Liquidated damages clauses in contracts – what you need to know

Liquidated damages clauses in contracts – what you need to know

It is fairly common for contracts to include a clause which says that in the event of ABC occurring, Party A has to pay Party B $XYZ amount of money. For example, a clause may specify that a certain amount of money is payable upon a contract being cancelled or only part performed. In legal terms, these types of clauses are known as liquidated damages clauses.

The court will of course recognise that liquidated damages clauses provide advantages in terms of certainty for both parties in a commercial contract. This recognition, when combined with the principle of freedom of contract, has led to a general view on the courts’ part that liquidated damages clauses should ordinarily be upheld. In other words, the party seeking to rely on the liquidated damages clause starts from the point that the clause in question will be enforceable.  

However, a liquidated damages clause which constitutes a penalty will not be enforceable. Therefore, a party seeking to defend a claim will need to satisfy the court that the clause in question is in fact, a penalty. Working out what constitutes a penalty is not an exact science and ultimately requires a subjective judgment to be made about fairness. 

The purpose of the ‘penalty rule’ is to prevent a claimant from claiming money (or another remedy) which bears little or no relation to the loss actually incurred. It examines the fairness of the remedy and not the fairness of the deal as a whole. The primary test is whether the remedy is disproportionate to the legitimate interest it was designed to protect. In practice, this will involve a value judgement by the court and the first step in that process is identifying the legitimate interest which the clause is designed to protect.

For example, the policy position underpinning a payment pursuant to a cancellation clause may be that to enable effective planning for product or service delivery, there may be a requirement for certainty to enable the supplier to in turn place orders themselves for component products or services which they require to fill an order, and which may incur direct cost to the supplier. By extension, the reasonableness of the amount of any cancellation fee in this example is likely to be underpinned by the actual costs incurred by the supplier at the point in time of the cancellation occurring.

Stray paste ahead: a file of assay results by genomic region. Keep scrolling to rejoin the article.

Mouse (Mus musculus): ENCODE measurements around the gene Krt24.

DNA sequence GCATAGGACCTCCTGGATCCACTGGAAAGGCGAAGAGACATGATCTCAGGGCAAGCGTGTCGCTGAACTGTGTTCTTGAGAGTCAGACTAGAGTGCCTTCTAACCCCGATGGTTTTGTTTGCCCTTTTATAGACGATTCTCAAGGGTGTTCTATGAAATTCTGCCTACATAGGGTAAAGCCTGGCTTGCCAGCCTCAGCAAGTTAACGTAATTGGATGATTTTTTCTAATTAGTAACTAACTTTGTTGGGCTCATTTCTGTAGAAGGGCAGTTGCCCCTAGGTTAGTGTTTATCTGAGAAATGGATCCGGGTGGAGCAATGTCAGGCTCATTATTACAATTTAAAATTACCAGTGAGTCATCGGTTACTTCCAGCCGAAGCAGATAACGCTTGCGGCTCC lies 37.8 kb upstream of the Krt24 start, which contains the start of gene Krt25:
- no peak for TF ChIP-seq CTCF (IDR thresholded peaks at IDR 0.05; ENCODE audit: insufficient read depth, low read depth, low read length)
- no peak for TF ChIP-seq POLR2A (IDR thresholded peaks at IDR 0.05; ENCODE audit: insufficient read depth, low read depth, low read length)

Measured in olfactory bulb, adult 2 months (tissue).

The next step in determining whether a liquidated damages clause is in fact a penalty (and by extension unenforceable) is to look at the remedy. This is done on a case-by-case basis and if the party defending the claimcan satisfy the court that the amount claimed can reasonably be regarded as being disproportionate to the claimant’s interest in enforcing it, then the clause will be unenforceable.

The key takeaway from the above is that there is often a clear risk to both sides in arguing over a liquidated damages clause in court. It is for this reason, that these types of claims tend to be resolved by a compromise settlement where possible. By extension, a party seeking to enforce a liquidated damages clause should be realistic that it may well expect to settle for a lesser amount than the clause itself would otherwise have delivered. The claimant should also be prepared to provide evidence of the actual costs incurred up until the point in time of the cancellation, as that evidence will often inform the other party and should encourage a settlement without the need for a court proceeding.

In any event, if you’ve read this far and still have queries or if you think that you may need some help with your matter, then now is probably the time to get in touch. Austral Legal can help and we offer an initial discounted 30-minute SmartMove appointment for $80 (by phone or in person). Beyond that initial appointment we will usually be able to offer you a fixed fee for any further work which may be required, so that if you choose to go-ahead with our services, you will know what your legal costs will be up front. Bookings can be made online through our website or by phoning the office on 08 9745 9550.